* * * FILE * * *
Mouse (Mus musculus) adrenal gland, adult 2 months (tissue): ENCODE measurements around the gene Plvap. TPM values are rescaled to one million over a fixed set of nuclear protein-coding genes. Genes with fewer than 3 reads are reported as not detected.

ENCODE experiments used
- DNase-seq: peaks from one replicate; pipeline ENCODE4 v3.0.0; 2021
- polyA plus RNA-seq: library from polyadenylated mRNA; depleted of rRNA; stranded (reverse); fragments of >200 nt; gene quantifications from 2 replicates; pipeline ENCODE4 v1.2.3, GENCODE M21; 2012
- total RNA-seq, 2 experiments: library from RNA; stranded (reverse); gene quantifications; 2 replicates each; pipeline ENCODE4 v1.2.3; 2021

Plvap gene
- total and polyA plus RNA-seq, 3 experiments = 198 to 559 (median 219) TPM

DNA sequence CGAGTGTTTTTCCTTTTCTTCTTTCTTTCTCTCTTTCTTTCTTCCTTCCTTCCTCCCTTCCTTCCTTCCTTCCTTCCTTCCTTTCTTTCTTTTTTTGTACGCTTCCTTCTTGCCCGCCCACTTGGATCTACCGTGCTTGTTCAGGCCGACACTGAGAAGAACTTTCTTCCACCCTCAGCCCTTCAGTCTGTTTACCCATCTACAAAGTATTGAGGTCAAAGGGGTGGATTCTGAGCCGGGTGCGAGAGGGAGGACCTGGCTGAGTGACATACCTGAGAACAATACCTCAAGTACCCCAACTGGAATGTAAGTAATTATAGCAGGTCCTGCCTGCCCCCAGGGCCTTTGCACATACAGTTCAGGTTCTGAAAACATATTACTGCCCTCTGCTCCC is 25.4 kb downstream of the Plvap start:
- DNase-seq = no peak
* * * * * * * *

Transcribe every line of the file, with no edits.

Mouse (Mus musculus) adrenal gland, adult 2 months (tissue): ENCODE measurements around the gene Plvap. TPM values are rescaled to one million over a fixed set of nuclear protein-coding genes. Genes with fewer than 3 reads are reported as not detected.

ENCODE experiments used
- DNase-seq: peaks from one replicate; pipeline ENCODE4 v3.0.0; 2021
- polyA plus RNA-seq: library from polyadenylated mRNA; depleted of rRNA; stranded (reverse); fragments of >200 nt; gene quantifications from 2 replicates; pipeline ENCODE4 v1.2.3, GENCODE M21; 2012
- total RNA-seq, 2 experiments: library from RNA; stranded (reverse); gene quantifications; 2 replicates each; pipeline ENCODE4 v1.2.3; 2021

Plvap gene
- total and polyA plus RNA-seq, 3 experiments = 198 to 559 (median 219) TPM

DNA sequence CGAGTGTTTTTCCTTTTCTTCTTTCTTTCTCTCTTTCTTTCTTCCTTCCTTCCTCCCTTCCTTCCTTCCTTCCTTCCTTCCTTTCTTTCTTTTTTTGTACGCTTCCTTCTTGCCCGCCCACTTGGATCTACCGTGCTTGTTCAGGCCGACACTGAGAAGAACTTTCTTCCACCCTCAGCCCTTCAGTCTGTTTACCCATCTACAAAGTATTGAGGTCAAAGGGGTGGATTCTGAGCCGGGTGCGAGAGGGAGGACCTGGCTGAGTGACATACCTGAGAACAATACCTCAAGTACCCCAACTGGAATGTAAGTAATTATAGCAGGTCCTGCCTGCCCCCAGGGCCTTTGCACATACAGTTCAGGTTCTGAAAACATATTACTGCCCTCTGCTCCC is 25.4 kb downstream of the Plvap start:
- DNase-seq = no peak